The Next Radical Internet Transformation: How Blockchain Technology is Transforming Business, Governments, Computing, and Security Models


#1

Title: The Next Radical Internet Transformation: How Blockchain Technology is Transforming Business, Governments, Computing, and Security Models
Date: Friday, April 07, 2017
Time: 12:00 PM Eastern Daylight Time
Duration: 1 hour

SPEAKER
Mark Mueller-Eberstein
CEO & Founder at Adgetec Corporation, Adjunct Professor at Rutgers University, Senior Research Fellow at QIIR

MODERATOR
Toufi Saliba
CEO, PrivacyShell and Chair of the ACM PB Conference Committee

RESOURCES
On-Demand Link to Webinar
Mark Mueller-Eberstein’s Blog
DAO
How to time-stamp a digital document
Hyper Ledger
Ledger Wallet
Mootipass
Satoshi Nakamoto - Bitcoin
Big Idea Series: Will Blockchain be to Transactions what “Web” was to Communication?
What is Blockchain?
Is Blockchain another Technology Tidal Wave?
Bitcoins Maybe; Blockchains Likely

ACM Learning Center Online Books and Courses
Books:
Applied Cryptography
Bitcoin for Dummies
Bitcoin for the Befuddled
Blockchain
Cryptography
Understanding Bitcoin

Skillsoft Courses and Videos:
Bitcoin Technology Fundamentals
Essentials of Blockchain Series
Introduction to Digital Currency
The Basics of Blockchain
Working with Bitcoin


#7

how will we be notified when the replay is available?


#8

Hi, Leon. The recording should be available in about an hour. You’ll also get an email notice within the next day. You can always access it through the same link with which you reigstered:

http://event.on24.com/wcc/r/1362212/98AEA8E0DCC6E79EB5FE3BC485B335A5


#9

Attendee Question: Are blockchains like Bitcoin environmentally friendly?

Answer (Mark Mueller-Eberstein): In general “yes.” It depends a) what you compare it to(e.g., transitional transaction mechanisms; driving to a bank teller or escrow office…) and b) how the power is generated. For Bitcoin, most mining facilities are near hydropower stations using cheap / excess / free electricity today.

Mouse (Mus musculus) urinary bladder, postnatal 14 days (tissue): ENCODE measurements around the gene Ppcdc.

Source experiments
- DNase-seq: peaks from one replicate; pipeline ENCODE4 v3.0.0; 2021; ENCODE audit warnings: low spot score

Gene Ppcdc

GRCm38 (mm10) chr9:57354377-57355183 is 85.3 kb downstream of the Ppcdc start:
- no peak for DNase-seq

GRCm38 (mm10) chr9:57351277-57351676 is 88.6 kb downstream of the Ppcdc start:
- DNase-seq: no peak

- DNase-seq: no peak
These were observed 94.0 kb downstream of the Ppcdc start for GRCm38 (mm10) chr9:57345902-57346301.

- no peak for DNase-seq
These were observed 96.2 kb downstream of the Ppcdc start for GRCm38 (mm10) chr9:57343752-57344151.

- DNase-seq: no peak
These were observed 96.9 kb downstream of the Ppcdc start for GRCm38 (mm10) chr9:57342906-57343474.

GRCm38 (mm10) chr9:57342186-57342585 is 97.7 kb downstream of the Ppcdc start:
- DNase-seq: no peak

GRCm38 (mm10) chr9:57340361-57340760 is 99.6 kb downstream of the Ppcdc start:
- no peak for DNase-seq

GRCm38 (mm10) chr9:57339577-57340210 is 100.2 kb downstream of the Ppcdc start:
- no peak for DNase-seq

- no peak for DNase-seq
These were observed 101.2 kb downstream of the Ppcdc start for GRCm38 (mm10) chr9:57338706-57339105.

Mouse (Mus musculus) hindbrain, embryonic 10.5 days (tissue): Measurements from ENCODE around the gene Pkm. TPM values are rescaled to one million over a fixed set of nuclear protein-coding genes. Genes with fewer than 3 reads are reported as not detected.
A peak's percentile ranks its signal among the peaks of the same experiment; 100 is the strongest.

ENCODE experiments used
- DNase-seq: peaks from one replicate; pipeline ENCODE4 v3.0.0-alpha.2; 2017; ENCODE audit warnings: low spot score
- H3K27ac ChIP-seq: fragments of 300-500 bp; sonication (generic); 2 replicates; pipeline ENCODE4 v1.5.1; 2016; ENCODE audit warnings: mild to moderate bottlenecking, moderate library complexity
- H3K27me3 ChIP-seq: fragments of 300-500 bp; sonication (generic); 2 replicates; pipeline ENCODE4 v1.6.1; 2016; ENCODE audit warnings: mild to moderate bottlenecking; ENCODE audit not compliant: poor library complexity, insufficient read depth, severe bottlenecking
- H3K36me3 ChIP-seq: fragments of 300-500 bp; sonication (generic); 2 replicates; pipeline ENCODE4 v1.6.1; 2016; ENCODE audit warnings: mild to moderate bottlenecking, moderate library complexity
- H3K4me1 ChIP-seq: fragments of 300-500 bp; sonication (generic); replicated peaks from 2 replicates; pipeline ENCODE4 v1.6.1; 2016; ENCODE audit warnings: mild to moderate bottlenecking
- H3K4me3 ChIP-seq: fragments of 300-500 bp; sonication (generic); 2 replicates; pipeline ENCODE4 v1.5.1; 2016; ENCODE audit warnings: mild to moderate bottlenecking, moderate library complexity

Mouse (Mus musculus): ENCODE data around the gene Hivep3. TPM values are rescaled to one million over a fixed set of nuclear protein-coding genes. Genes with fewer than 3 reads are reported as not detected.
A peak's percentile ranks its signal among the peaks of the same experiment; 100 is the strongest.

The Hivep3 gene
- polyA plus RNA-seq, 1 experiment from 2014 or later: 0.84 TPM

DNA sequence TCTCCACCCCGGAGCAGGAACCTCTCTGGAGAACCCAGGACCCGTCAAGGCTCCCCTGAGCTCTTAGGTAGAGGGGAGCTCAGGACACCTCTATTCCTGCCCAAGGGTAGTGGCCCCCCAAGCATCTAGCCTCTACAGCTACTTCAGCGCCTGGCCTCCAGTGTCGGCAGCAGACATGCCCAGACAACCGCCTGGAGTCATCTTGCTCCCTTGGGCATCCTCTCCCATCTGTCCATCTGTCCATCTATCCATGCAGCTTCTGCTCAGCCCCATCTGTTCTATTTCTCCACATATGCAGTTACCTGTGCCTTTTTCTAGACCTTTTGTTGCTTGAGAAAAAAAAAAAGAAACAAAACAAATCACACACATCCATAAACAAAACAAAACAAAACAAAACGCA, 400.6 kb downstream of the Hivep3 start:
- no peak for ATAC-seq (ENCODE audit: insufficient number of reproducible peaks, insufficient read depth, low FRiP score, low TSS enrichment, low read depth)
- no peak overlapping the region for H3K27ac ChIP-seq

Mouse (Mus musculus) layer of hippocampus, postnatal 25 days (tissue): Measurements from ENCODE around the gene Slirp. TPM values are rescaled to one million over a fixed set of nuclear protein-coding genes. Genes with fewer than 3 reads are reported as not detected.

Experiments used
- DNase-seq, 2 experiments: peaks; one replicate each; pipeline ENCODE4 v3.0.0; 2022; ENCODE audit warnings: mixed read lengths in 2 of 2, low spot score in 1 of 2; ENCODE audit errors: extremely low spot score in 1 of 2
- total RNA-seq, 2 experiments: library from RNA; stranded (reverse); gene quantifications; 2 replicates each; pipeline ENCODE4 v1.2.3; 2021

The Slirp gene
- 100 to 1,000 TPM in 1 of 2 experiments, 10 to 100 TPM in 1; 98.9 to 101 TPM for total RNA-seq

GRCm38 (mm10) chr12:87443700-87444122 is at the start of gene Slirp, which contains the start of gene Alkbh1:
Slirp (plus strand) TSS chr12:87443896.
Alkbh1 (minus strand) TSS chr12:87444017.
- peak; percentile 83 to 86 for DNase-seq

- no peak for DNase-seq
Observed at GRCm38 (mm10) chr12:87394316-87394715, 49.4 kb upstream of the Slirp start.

#10

Attendee Question: Proof-of-work blockchains bear close similarity to byzantine consensus, a widely studied problem in distributed algorithms. Shouldn’t we be evaluate more closely the trade-offs between proof-of-work and traditional BFT? (see for example this paper: https://link.springer.com/chapter/10.1007/978-3-319-39028-4_9).

Answer (Toufi Saliba): PoW used in Bitcoin was necessary, although not sufficient. As you know, other elements were crucial in the design. The necessity is for entire system to rely on a universal method, i.e. burning energy that is needed for the node to have vote in the system. Assuming the effort involved for the hashcash as part of the PoW is not subject to manipulation or algorithmically resolvable by some parties in the system but not all parties. This assumption will not live forever, in fact some folks (ASICBOOST) exploited [it] back in 2014 and filed for a patent on a design that can reduce the amount of energy needed and therefore have significant advantage if utilized by some of the nodes not all of them.


#11

Attendee Question: You mention the 51% attack, are you aware of 25% attacks and partition attacks?

Answer (Toufi Saliba): Yes, depending on the blockchain, a successful sybil attack needs 51% for Bitcoin Blockchain. Some blockchains, 25% can render them unusable, especially centralized ones and permissioned ones because their security is often not too strong to allow permissionless like Bitcoin.


#12

Attendee Question: How [is] blockchain technology useful in the domain of Education? In building universities of digital age?

Answer (Toufi Saliba): When compared historically, I’d like to think of the current blockchain revolution to be more like the FTP and not the HTTP. Eventually the equivalent of HTTP will come to life and will become inevitable in revolutionizing everything around. By everything, we mean everything digital.


#13

Attendee Question: What are the security vulnerabilities of blockchain?

Answer (Toufi Saliba): Blockchains in general are designed with security first. Almost all known blockchains today have the same DNA of Bitcoin with minor changes, or mutation. Often those changes reduce the security of the blockchain. However, most blockchains are open in the wilderness of the internet and are subject to all kinds of attacks on a regular basis. Quick rule of thumb, if they survive the wilderness they are likely immune to the attacks they were subjected to.


#14

Attendee Question: What is the best university to study blockchain technology for a PhD student?

Answer (Toufi Saliba): Not sure “best” is easy to answer…the following universities have good programs and are certainly influential in the space, especially from the research perspective. To my knowledge, MIT, Cornell, Stanford, Berkeley, UIUC, Technion, Waterloo, UofT, Maryland.


#15

Attendee Question: Email still has no generally accepted cover, analogous to a normal letter. Don’t we make ourselves vulnerable by continuing without being safe. Should we want to?

Answer (Toufi Saliba): Very good point. One of our portfolio startups have a solution using the Blockchain to secure any email regardless of the provider. Check them out FinaSafe.com - Althrough the tech is super sound, they aren’t doing well from the business perspective. Things could change. Startups with good products fail when other components aren’t aligned.


#16

Attendee Question: What is blockchain, technically?